Tuesday, January 24, 2012

Quilted Irene Harmon

When my friend Rod Kiracofe participated in a show at the Berkeley Art Center, called "Paper Quilts," it made me think of a portrait I had done of Mrs. Irene Harmon many years before.  I realized that if I added some stitches, this portrait of Irene Harmon might qualify as a paper quilt; so far, it remains a collage.  At the time of my mother's death in Indiana, Paul Harmon's mother had a stroke, also in Indiana,  and came to live with him, when his flat included the home office of his business ventures.  I had a chance to talk to Irene, and, frankly, transferred my feelings for a lost mother to Irene,  who was not at all like my blood mother, and that was curative.
I was at Paul's house in Inverness, expecting his family to arrive, when we got the call that Irene was terribly ill, probably dying, or dead.  I sat at a metal shack down hill from the house, in front of me a tree that had been topped, near me, lay slices of parts of the upper part of that tree.   (And wouldn't you know, I find, looking through old photos, a picture of that tree.)
I wrote out my own sadness, as one exiled from family latches on to someone else's family -- well, no, I truly liked Irene -- so much the opposite of my Zazu Pitts mother, "big as a horse," my mother  would say of herself, but mentally fragile and seeming to be ever suffering in a way that exhausted everyone around her.  Irene had been a basketball star in high school, and was lean, tough, independent, not sentimental.  I looked at the tree that refused to die, and wrote out my sadness:

For Irene Harmon

Saturday, September 3, 1988, Inverness, California

I am sitting on my rolled-up sleeping bag in the metal
Sears and Roebuck shed.  I am facing the window
where a moss-robed tree, trunk topped at about eight feet,
is not dead, has begun to grow a crown of young branches.
At my left, I see its former limbs and branches through
the open door, still sheathed in moss green; their ends,
still fresh and blond, reveal circular photographs of time –
the saw has left zigzag lightning across the peace of 
concentric rings that no-one would see but for these slices.
We wait to hear the news.  Is Irene dead or alive? 

As I wait, I read an Updike story, “Journey to the Dead,”
about late middle age.  Young Geoffrey in the house up
the hill is assigned to write a précis of the story, and I
have accepted that I will look it over for him.  Geoff’s
stepgrandmother, Irene, had a stroke yesterday.
She is in a coma in the City.  Or has she died?
Her sons, Paul and Bob, are with her there in the city,
while we here in Inverness stand between place and
place, time and time, holding memories of love that
might cry in our faces the moment we touch them –
moments with Irene in them.  We know we must let go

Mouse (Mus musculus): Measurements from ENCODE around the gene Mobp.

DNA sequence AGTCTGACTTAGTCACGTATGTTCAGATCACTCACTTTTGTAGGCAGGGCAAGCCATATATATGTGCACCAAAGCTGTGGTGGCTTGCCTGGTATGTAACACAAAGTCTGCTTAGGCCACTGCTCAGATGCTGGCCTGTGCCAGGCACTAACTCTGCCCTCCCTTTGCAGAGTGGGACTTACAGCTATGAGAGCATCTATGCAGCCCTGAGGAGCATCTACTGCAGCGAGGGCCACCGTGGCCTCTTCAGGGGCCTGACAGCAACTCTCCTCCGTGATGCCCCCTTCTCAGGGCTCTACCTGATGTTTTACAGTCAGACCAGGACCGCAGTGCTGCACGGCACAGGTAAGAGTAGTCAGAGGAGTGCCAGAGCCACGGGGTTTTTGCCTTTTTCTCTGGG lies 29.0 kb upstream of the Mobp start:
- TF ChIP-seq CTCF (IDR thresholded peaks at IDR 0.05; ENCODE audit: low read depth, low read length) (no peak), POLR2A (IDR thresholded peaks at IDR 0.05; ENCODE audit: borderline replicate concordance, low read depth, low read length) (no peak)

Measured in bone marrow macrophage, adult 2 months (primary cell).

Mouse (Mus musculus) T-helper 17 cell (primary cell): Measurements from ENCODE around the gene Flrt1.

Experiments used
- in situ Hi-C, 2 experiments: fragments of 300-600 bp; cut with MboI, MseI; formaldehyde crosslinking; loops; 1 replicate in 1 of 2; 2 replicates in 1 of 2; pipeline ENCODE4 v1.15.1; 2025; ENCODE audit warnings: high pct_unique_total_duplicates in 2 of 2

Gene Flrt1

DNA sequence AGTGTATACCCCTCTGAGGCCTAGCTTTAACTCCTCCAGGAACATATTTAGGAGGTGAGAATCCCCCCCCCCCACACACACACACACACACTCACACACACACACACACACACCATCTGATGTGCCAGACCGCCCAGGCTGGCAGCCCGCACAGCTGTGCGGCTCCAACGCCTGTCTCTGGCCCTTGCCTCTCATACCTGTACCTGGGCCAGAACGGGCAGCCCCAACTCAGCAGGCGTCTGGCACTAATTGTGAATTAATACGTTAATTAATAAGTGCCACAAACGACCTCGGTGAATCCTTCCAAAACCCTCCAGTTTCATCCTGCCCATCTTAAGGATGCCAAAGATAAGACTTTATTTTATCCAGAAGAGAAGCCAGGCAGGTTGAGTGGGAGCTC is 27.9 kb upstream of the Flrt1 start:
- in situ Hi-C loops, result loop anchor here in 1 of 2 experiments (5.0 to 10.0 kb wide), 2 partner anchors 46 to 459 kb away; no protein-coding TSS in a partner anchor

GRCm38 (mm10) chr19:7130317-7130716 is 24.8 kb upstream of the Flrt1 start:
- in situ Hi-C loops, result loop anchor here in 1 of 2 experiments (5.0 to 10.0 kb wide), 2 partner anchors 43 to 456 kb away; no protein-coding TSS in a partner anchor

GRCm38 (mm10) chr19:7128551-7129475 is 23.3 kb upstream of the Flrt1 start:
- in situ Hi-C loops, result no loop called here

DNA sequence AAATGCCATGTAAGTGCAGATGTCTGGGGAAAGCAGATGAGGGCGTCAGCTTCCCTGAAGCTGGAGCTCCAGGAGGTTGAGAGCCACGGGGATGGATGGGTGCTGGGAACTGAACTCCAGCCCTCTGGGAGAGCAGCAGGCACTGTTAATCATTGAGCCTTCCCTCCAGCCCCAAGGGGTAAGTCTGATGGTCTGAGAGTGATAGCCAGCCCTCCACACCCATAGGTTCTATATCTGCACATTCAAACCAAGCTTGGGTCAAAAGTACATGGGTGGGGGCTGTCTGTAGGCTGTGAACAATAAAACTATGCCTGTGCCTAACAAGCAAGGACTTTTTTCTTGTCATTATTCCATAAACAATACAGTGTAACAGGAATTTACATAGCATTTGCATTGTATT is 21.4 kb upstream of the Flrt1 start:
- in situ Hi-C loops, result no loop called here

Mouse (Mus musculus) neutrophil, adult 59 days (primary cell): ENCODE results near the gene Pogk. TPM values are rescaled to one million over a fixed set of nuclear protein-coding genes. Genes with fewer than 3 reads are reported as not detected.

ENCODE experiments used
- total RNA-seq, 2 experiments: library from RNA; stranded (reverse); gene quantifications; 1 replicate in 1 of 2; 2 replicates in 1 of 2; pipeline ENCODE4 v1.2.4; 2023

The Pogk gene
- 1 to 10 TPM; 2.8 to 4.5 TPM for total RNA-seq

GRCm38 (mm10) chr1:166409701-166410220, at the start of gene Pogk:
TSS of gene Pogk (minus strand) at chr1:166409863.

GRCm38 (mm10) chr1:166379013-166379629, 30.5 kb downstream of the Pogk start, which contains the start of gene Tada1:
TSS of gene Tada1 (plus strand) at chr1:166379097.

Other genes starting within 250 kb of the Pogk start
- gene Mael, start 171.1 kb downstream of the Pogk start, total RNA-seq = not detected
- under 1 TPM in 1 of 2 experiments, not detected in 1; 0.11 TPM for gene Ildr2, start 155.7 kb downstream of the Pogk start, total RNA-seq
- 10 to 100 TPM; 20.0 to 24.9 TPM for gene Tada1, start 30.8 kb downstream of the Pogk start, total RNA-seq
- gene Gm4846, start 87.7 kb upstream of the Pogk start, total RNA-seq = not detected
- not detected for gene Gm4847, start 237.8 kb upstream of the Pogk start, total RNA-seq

of this woman who has made it clear that this is where
she wants her life to end.  Each of us, like elephants
who nudge their fallen one, are kind enough to question
her decision one more time; and if she says the body
has won its right to return to matter, to be sent on,
then its always illusory spirit, too, will become
invisible, dropping down through the circles
in the trees still uncut:  I want to visit Irene in
San Francisco, yet I am afraid she might mistake
it as a call to return.  I might unkindly cause her
to forget her firm decision; she might respond
to a wrong voice, to someone appearing to carry
a lantern along a dark passage back to earth. 

Had Eurydice not looked back?  Had she rejoined
Orpheus in the lie of the everyday and a normal
lifespan, someday she would have returned down
the path to where her other lover, Hades, lived
sadly without her.  If one lover – Life or Death –
is happy, the other one is weeping.  Did Irene turn
to console her Hades, her dead husband?
If Orpheus went for Eurydice a second time, back
toward the light behind him, she might have been
condemned to a life she no longer cared to live.

The cut wood nearby seems projected toward me
like a slain dragon that stumbled to a halt and fell
into sections, preferring to turn up with thick cards
of its old invisible life, not tumble into life’s mayhem.

2.  Sunday, September 4, 1988, Inverness

Last night, above dark pine boughs, the mass
of stars trembled; today, it is a constellation of gnats
that whirls between mossy trees.  Late afternoon,
at Abbott’s Beach, under fog, the ocean is the first
choppy carvings on a jade sculpture.   To look
at the sea is to feel the sky as cranial light,
sun softly penetrating a skin of fog, illuminating
a world under one great skull, immense and alone.

Standing behind me by the surf, James flies
his invisible kite, holding a string that disappears
into mist.  “You have the Great White Rabbit
on a leash,” I say and turn away for just a moment
to look at seaweed’s wild hair rising and falling
in slow motion, and I turn back again, and James
and his rising white string are gone.  Irene – you
trickster!  I see her laughing on the beach. 
Set that boy down again! 
                                             He’s found again
beyond a dune where Panayotis has fallen asleep.

Good-bye, Irene.

May the Great White Rabbit roll over us all.

1 comment:

Anonymous said...

I was fascinated to come across this "paper quilt." If this is the same woman, Irene Harmon (nee Blumenauer) is part of my family tree. She would be my first cousin, twice removed. Her mother, Jessie Mae Teese married Alexander Otto Blumenaue, moving rom New Jersey to Hancock, Indiana. Irene apparently married a Paul Harmon and had two children. My research points to their living in Indianapolis. And she passed away in San Francisco. I would greatly appreciate any informaiton you could share, or ways to contact her son(s) ?
Thank you.

James B. Teese